The Product Copy Playbook
Copy Sense is as important as Design Sense
The little brother of Product Sense and Design Sense is Copy Sense. It’s a little discussed Sense, but it’s wildly important.
In fact, 20% of purchases fail due to incomplete and unclear product information.
And I’d guess a much higher percentage of SaaS products lose customers because users just don’t get what value the product will bring them.
Aside from the obvious benefits of great product copy for the product, great Copy Sense is also something of a superpower for product managers.
A lot of the magic I’ve observed in teams over the years happens when the talent stack is collapsed - when a designer also codes, when an engineer has a growth hack skill set, when a product leader is great at copy.
Copy Sense represents a collapsing of the talent stack. If you can establish yourself as great at product copy, you can push your products to higher success.
The problem? There’s just no content on Copy Sense. Certainly, no one has written about the term “Copy Sense” before. The Google results come up empty.
But even searches for broader things like ‘product copy playbook’ and ‘product copywriting for PMs’ are miserable. The Google results for ‘how to work with a content team as a product manager’ are about completely different topics:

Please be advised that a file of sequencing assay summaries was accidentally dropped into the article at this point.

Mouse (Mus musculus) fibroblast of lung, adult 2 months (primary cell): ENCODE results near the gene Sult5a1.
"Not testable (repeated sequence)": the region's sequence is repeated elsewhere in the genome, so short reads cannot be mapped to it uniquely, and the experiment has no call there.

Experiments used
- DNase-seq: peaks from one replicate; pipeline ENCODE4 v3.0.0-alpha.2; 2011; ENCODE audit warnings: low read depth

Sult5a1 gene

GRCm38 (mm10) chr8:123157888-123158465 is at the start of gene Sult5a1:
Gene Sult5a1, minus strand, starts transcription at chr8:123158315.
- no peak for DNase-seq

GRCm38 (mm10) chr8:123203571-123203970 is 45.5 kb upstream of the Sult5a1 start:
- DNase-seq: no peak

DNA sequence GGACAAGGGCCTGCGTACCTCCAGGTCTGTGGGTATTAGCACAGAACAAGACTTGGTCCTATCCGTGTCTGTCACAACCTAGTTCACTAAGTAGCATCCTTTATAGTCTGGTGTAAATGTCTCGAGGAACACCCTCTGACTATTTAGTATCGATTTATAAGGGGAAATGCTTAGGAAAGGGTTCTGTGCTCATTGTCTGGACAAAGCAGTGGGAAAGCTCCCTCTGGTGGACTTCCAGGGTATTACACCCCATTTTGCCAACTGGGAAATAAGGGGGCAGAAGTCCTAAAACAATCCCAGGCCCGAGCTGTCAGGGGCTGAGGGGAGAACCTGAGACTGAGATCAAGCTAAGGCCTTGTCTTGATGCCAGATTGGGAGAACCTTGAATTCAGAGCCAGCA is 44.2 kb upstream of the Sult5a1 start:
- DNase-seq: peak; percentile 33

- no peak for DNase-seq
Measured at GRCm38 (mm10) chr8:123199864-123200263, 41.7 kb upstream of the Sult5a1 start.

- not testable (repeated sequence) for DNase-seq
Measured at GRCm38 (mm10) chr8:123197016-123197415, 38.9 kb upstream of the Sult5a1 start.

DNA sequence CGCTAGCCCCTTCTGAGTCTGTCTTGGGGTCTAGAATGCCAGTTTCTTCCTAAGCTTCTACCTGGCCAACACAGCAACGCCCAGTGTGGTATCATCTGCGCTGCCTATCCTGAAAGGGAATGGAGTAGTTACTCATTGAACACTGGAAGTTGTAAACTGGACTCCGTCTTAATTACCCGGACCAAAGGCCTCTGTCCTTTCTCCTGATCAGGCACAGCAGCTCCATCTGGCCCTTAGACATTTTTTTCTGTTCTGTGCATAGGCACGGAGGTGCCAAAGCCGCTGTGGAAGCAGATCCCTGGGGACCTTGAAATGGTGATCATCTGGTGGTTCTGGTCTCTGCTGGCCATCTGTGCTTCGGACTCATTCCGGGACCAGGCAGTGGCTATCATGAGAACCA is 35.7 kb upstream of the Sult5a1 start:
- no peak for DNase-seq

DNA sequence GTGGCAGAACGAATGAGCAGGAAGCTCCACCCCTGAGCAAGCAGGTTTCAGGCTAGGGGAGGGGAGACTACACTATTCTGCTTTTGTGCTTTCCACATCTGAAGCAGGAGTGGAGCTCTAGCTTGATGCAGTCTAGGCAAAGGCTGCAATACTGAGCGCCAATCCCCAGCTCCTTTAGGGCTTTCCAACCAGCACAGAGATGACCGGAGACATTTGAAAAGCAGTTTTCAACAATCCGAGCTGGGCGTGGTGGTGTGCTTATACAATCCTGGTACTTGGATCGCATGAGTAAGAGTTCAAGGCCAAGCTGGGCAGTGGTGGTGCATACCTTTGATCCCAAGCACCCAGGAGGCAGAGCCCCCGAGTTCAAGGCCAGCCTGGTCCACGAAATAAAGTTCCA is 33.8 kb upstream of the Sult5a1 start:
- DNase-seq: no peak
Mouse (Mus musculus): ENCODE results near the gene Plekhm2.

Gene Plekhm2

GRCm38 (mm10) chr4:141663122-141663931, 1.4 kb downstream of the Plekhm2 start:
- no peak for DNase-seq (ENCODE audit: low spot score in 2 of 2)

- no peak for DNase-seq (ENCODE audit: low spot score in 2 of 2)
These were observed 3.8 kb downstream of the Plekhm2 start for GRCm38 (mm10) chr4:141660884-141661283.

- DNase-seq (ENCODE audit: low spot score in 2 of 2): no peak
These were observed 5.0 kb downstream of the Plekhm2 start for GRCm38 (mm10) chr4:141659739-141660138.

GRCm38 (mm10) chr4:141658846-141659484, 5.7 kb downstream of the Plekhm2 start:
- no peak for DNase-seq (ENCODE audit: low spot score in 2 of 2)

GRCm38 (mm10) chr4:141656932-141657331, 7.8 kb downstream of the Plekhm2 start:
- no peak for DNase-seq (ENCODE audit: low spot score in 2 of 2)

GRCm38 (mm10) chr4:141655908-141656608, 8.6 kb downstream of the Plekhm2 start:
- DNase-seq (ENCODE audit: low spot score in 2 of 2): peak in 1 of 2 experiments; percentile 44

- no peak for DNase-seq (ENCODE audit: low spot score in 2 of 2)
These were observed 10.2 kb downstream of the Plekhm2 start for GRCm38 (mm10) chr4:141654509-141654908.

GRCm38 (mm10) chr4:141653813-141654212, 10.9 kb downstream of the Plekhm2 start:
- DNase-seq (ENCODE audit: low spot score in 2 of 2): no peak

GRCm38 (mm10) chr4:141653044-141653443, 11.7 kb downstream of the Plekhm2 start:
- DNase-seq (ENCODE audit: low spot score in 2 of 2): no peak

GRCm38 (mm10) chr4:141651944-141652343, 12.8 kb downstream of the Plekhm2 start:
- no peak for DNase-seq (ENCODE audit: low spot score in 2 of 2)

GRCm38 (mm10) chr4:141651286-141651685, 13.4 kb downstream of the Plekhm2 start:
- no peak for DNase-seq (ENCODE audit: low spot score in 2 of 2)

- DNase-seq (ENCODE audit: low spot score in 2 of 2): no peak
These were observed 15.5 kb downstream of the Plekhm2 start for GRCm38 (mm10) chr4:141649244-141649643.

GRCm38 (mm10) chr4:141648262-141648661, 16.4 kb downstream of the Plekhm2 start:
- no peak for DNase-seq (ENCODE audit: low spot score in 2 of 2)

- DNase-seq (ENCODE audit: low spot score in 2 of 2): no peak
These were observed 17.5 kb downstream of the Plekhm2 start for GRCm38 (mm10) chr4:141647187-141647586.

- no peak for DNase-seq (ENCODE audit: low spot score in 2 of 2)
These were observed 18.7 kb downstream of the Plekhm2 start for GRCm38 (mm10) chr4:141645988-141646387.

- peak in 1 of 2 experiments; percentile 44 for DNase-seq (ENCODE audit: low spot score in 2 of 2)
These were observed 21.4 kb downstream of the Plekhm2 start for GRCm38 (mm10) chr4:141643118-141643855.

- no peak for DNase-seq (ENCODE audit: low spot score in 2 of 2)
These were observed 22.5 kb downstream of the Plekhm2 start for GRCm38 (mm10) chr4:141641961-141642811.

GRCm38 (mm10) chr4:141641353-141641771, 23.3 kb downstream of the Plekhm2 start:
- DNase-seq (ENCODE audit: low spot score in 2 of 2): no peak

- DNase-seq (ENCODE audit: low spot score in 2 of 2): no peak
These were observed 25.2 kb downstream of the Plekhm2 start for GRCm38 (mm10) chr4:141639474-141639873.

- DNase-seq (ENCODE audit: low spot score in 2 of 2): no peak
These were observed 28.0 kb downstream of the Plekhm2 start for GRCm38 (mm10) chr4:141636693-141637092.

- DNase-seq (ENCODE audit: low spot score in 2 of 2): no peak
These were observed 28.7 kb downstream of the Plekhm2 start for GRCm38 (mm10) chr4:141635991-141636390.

So, as is tradition, the content gap and the importance of the skill inspired me to write today’s deep dive.
I actually noticed this content gap about three months ago.
I thought about writing about it. With 15 years of PM and 100M+ impressions/month on Twitter, I know a thing or two about copy. But I lacked confidence in the principles I had identified.
Then, a month ago I became friends with just the perfect person: Kuba Czubajewski.
We hopped on some calls and had some great jams on product copy. He helped add phenomenal texture to improve my product copywriting principles.
So, I had to ask if he was interested in teaming up on a deep dive. And - he graciously agreed. So, we spent the past few weeks finding the absolute best examples of product copy as of May 2023, and then extracted the key principles and tactics to emulate them yourself.
Today, we’re excited to finally present you the culmination of our work: ‘The Product Copy Playbook.’
The 6 principles of great product copy
Product copywriting tactics that get results
How to write product copy yourself as a PM
How to continuously develop your Copy Sense
How to work with a UX copywriting team for impact
The top failure patterns when working with UX copywriters as a PM
This should give you all the ammunition you need to improve your Copy Sense and do better in your relationship with your user experience (UX) copywriters.
Let’s get into it.
8 Great examples of product copywriting
Product copy comes in many forms: guides, landing pages, buttons, support articles… and much more.
In this section, we’ll go through illustrative examples of all of the key elements of product copy from 8 of the most innovative users of it:
The Big Guys: Apple, Airbnb, Spotify, Uber
The Upstarts: Evernote, Semrush, HEY, and Clickup
This should get the inspirational parts of your brain churning to then extract the principles of great product copy, walk through key tactics and more.
Example 1: Evernote
Evernote may not be the “hot thing” in notes anymore - with Roam, Notion and Obsidian taking the crown as the trendy products.
But Evernote is not giving up. It’s fighting back quietly with great product copy.